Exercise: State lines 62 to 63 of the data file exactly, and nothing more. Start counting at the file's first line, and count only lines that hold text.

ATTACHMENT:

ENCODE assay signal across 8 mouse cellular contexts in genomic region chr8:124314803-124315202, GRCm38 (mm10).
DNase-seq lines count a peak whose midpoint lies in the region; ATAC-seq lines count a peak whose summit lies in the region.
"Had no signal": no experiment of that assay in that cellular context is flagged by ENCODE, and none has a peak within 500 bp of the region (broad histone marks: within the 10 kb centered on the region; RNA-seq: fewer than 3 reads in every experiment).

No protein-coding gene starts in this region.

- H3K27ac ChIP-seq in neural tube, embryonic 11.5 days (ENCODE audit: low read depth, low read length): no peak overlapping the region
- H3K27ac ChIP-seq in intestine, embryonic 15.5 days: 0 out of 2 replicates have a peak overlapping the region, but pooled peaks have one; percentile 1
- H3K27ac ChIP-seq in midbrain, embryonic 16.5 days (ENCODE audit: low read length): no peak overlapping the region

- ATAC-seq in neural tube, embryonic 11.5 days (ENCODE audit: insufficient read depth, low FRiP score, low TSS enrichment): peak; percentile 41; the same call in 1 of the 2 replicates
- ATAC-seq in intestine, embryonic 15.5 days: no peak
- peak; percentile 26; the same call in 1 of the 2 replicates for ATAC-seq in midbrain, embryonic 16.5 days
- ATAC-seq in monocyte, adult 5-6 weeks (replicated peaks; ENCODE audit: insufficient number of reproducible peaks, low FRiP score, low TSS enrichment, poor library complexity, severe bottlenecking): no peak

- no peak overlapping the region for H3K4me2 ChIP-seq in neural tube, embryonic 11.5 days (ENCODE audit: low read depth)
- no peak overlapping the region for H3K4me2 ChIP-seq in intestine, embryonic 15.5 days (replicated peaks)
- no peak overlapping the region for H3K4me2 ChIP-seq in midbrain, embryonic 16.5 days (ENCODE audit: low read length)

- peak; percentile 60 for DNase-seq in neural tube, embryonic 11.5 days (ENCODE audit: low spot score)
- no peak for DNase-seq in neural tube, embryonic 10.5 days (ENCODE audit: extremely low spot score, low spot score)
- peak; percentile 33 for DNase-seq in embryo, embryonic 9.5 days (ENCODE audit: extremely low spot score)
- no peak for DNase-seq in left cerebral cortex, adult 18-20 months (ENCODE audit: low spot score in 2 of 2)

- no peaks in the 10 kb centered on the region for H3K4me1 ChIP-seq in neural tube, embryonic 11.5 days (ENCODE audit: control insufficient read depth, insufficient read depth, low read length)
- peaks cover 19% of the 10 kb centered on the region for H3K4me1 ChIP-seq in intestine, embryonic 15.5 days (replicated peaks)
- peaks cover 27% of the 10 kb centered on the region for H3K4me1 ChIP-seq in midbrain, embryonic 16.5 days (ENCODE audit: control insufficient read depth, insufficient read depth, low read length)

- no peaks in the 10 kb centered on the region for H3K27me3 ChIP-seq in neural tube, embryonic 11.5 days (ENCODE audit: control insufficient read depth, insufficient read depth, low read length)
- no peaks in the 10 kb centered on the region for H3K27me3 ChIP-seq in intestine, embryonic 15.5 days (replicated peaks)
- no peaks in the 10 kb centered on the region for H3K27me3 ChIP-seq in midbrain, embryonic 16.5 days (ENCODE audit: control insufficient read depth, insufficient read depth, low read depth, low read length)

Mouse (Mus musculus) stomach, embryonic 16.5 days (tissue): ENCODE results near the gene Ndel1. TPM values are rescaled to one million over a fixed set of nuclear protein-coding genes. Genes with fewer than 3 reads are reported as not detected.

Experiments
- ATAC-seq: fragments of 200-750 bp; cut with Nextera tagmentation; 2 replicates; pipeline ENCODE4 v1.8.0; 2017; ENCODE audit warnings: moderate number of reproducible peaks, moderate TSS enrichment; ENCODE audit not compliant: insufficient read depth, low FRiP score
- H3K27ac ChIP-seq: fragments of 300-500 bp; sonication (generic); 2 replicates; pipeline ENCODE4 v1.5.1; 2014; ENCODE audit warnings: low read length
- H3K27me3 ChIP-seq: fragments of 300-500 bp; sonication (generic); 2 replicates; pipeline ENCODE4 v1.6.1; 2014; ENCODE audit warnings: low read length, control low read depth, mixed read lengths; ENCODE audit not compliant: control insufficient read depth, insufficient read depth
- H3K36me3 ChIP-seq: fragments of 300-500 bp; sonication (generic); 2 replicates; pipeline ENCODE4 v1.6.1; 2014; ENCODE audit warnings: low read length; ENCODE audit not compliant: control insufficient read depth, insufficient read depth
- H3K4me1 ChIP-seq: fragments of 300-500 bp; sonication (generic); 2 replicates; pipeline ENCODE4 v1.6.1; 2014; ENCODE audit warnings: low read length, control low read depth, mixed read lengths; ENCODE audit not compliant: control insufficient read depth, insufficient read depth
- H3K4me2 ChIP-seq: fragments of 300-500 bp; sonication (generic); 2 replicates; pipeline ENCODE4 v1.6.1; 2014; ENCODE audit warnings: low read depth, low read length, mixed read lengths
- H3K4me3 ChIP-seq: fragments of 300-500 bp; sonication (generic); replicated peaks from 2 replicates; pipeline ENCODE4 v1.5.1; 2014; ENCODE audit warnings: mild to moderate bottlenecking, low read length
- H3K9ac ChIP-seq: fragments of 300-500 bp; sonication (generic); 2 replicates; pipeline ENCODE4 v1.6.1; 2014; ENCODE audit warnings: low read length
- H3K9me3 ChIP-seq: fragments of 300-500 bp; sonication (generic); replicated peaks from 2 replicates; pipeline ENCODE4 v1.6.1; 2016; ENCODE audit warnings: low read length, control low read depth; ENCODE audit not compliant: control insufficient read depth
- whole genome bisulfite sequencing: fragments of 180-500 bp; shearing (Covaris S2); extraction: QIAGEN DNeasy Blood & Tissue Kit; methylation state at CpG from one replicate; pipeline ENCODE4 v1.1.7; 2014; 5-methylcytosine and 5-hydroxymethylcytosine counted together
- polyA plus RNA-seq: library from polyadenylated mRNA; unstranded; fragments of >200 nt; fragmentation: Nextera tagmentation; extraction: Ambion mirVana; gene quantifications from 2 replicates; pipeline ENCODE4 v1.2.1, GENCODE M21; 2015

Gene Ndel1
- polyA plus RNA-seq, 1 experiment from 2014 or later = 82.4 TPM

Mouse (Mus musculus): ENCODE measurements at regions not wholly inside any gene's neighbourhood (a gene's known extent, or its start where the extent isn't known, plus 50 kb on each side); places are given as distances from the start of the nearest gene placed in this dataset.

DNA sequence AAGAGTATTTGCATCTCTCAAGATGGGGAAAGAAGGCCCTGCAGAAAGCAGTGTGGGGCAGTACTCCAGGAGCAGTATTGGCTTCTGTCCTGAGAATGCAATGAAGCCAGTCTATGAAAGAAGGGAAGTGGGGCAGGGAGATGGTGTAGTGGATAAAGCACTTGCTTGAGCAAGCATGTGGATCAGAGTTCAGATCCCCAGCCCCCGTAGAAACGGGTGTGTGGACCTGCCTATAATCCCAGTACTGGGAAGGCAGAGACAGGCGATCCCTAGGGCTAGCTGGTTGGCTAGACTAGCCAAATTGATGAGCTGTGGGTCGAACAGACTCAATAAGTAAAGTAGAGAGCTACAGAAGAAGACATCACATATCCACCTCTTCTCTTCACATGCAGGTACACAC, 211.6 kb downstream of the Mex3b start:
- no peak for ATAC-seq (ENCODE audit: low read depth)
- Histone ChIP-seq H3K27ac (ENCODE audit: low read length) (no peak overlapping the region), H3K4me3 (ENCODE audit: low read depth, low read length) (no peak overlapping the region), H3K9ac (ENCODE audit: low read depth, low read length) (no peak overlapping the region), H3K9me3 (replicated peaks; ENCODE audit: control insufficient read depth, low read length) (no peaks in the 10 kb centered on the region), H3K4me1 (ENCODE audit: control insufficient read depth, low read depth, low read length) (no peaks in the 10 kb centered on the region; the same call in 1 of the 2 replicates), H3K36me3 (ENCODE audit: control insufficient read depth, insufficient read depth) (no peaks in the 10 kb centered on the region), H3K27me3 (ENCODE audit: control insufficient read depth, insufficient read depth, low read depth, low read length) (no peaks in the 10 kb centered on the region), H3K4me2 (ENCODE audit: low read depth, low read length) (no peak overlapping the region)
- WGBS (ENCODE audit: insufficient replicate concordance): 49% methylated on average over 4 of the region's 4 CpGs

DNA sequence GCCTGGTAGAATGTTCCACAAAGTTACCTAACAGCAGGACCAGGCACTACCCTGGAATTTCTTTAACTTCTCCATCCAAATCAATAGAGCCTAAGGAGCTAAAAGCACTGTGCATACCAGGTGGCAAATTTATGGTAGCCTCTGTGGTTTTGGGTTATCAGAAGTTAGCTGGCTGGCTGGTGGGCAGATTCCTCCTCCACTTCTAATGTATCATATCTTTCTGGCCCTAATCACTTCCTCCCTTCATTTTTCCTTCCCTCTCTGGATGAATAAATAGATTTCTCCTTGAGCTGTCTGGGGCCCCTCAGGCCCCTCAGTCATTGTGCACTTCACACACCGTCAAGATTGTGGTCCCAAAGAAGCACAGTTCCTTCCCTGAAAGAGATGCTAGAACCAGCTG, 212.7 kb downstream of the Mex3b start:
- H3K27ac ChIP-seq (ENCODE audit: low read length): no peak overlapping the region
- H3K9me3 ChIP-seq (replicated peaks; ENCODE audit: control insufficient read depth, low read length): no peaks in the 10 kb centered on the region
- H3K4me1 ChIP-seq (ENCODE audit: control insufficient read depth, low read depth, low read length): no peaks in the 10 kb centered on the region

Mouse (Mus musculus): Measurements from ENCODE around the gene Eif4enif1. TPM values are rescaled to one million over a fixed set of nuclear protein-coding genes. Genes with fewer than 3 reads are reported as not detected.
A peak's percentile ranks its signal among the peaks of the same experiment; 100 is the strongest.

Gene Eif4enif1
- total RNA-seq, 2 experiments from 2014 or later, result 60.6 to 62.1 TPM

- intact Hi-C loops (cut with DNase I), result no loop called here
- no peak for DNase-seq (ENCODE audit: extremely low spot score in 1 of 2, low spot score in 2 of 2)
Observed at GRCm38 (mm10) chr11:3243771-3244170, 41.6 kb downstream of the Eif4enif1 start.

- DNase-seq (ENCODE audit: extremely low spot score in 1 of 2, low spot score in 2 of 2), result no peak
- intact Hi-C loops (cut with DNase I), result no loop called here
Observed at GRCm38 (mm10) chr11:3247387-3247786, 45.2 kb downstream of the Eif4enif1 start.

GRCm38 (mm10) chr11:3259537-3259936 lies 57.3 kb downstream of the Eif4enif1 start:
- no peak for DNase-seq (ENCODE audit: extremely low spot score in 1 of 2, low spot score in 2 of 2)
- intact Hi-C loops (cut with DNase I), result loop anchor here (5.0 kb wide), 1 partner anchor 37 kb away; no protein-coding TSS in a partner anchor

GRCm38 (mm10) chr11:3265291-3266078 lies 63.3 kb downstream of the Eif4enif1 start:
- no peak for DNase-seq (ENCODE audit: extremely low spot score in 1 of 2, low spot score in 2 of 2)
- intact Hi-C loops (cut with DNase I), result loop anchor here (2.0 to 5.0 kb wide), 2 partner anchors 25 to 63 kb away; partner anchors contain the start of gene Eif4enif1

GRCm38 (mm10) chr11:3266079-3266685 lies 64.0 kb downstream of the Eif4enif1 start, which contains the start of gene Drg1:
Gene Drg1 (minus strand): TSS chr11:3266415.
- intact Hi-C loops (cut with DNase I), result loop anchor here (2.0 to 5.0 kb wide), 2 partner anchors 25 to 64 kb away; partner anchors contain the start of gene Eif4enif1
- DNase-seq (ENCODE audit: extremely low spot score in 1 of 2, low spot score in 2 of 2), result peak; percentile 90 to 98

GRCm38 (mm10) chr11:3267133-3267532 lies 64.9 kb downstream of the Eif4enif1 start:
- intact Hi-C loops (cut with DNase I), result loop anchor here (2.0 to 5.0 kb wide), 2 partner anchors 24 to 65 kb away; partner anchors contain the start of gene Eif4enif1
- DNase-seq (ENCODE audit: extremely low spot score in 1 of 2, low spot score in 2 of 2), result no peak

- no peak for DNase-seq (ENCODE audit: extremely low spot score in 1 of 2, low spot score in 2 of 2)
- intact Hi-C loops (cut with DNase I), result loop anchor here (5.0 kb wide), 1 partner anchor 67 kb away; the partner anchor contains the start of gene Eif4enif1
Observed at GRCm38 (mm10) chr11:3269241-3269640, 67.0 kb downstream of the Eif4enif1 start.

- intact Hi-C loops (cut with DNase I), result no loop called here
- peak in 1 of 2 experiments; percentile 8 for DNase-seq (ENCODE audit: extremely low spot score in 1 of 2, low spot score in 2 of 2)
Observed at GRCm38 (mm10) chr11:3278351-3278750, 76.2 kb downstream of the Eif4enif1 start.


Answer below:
GRCm38 (mm10) chr11:3265291-3266078 lies 63.3 kb downstream of the Eif4enif1 start:
- no peak for DNase-seq (ENCODE audit: extremely low spot score in 1 of 2, low spot score in 2 of 2)